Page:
An array or a hash is not just a collection of numbers or strings. It is a collection of scalar values, and this distinction is important, as Figure 1.4 illustrates.
Each box in Figure 1.4 represents a distinct value. An array has one value that represents the collection of scalar values. Each element of the array is a distinct scalar value. This is analogous to a pride of lions being treated as a single entity (which is why we refer to it in the singular) that has properties distinct from those of the individual lion.
Notice also that while a name always points to a value, a value doesn't always have to be pointed to by a name, as the array elements in Figure 1.4 or anonymous arrays and hashes exemplify.
To support painless and transparent memory management, Perl maintains a reference count for every value, whether it is directly pointed to by a name or not. Let's add this piece of information to our earlier view. Refer to Figure 1.5.
As you can see, the reference count represents the number of arrows pointing to the value part of a variable. Because there is always an arrow from the name to its value, the variable's reference count is at least 1. When you obtain a reference to a variable, the corresponding value's reference count is incremented.
It is important to stress the point that even though we would like to think of $ra as pointing to $a, it really points to $a's value. In fact, $ra does not even know whether the value it is pointing to has a corresponding entry in the symbol table. The value of the reference variable is the address of another scalar value, which does not change even if $a's value changes.
Perl automatically deletes a value when its reference count drops to zero. When variables (named values) go out of scope, the binding between the name and the value is removed, resulting in the value's reference count being decremented. In the typical case in which this count is 1, the value is deleted (or garbage collected ).
 For efficiency, Perl doesn't actually delete it; it just sends it to its own free pool and reuses it when you need a new value. It is logically deleted, nevertheless.
The reference counting technique is sometimes referred to as "poor man's garbage collection," in contrast to much more sophisticated techniques used by environments such as LISP, Java, and Smalltalk (though the early versions of Smalltalk used reference counting). The problem is that reference counts take up space, which adds up if you consider that every piece of data in your application has an extra integer associated with it.
$a = \$a;
This is a classic case of narcissism. $a's reference count indicates that something is pointing to it, so it will never get freed. A more practical case of circular references is that of network graphs (each node keeps track of each of its neighbors) or ring buffers (where the last element points to the first one). Modern garbage collection algorithms implemented in Java and Smalltalk can detect circular references and deallocate the entire circular structure if none of the elements are reachable from other variables.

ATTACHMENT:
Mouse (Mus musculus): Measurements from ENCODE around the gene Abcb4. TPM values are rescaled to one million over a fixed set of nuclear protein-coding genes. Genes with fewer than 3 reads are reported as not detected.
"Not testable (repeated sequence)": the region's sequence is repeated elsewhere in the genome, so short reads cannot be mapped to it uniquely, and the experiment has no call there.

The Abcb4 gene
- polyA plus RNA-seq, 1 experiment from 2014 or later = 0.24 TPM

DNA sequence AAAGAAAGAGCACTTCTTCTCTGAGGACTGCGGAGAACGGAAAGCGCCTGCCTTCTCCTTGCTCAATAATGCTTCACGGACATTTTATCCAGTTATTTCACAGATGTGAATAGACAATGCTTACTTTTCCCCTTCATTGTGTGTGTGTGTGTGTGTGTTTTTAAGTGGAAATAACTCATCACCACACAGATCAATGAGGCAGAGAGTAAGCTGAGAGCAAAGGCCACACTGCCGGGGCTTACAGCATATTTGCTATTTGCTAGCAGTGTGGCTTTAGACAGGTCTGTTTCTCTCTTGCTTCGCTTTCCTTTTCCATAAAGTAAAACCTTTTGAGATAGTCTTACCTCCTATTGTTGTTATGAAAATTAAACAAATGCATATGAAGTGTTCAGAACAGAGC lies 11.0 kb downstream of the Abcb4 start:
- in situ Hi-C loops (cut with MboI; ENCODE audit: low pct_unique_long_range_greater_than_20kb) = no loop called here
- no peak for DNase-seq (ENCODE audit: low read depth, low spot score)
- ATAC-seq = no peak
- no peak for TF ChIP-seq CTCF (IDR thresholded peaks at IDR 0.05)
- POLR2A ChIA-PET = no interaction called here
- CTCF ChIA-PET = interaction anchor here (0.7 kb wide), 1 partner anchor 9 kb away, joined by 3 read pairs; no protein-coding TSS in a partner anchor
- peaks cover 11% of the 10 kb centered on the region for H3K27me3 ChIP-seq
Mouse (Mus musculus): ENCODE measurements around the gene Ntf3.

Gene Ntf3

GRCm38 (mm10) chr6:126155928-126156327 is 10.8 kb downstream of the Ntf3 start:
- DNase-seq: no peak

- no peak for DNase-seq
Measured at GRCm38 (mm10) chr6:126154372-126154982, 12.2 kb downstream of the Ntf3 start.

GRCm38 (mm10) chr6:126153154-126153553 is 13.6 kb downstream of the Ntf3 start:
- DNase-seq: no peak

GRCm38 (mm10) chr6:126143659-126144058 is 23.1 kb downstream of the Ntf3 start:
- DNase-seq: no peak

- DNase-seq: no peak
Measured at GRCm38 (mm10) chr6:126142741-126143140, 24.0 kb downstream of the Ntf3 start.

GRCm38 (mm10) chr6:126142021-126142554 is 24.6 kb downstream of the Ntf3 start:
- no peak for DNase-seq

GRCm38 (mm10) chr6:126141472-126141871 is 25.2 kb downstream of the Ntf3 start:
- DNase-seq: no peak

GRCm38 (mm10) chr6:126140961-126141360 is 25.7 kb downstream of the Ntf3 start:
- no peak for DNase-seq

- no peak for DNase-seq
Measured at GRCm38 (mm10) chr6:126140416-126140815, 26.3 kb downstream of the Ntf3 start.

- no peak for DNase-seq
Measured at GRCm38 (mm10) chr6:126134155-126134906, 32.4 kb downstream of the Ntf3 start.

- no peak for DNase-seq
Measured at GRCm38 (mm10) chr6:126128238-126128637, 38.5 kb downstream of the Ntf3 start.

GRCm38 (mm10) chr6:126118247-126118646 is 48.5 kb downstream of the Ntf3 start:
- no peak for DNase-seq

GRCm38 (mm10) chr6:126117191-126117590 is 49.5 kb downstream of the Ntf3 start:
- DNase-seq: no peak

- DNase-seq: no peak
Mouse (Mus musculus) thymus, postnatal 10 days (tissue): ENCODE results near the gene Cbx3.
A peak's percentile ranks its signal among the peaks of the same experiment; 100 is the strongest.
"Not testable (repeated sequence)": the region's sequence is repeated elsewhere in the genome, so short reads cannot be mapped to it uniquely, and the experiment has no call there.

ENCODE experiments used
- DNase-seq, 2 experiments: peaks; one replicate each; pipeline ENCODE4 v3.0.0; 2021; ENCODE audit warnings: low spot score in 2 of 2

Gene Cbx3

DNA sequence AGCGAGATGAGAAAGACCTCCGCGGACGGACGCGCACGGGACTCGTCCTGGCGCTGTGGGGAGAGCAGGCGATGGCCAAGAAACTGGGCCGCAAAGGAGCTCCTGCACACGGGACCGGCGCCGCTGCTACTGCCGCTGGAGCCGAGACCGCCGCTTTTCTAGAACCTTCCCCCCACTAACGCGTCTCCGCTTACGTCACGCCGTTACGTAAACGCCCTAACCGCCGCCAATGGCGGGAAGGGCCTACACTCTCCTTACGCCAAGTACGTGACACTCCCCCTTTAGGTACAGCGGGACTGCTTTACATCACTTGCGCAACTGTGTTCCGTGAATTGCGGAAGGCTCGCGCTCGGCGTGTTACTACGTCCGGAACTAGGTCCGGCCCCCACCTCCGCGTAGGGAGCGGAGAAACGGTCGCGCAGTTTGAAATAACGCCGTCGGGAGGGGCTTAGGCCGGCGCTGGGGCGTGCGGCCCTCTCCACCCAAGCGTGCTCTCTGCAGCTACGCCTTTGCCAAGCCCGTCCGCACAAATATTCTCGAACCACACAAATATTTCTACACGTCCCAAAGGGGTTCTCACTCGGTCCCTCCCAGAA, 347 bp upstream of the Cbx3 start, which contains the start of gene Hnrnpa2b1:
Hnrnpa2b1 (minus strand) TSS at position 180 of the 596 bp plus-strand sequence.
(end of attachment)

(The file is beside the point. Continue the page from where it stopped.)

On the other hand, reference counting is simple to understand and implement and makes it easy to integrate Perl with C or C++ code. Please refer to item 2 in the Section 1.8, "Resources" section at the end of the chapter for a comprehensive treatment of garbage collection techniques.
Note that while symbolic references allow you to access variables in an indirect way, no actual reference variables are created. In other words, the reference count of a symbolically accessed variable is not modified. Hence symbolic references are also called soft references, in contrast to hard references, which actually allocate storage to keep track of the indirection.
This is similar to the concept of soft versus hard links in the Unix filesystem. The i-node of a file has its reference count incremented every time someone creates a hard link to that file, so you can't really delete the file's contents until its reference count goes down to zero. A symbolic link, on the other hand, stores only the name of the file and can point to a nonexistent file; you'll never know until you try to open the file using the symbolic link.
Recall that there is a distinction between the array as a whole and each of its constituent scalar values. The array's value maintains its own reference count, and each of its elements has its own. When you take a reference to an array, its own reference count is incremented without its elements getting affected, as shown in Figure 1.6.
In contrast, Figure 1.7 shows the picture when you create a reference to an element of an array or a hash.
When you take a reference to an element of an array (or a hash), Perl increments that scalar value's reference count. If, say, you now pop it from the array, its reference count goes down by 1 because the array is no longer interested in the scalar value. But since there is an outstanding reference to the array element (and its reference count is still 1), it is not destroyed. Figure 1.8 shows the picture after @array has been popped once.
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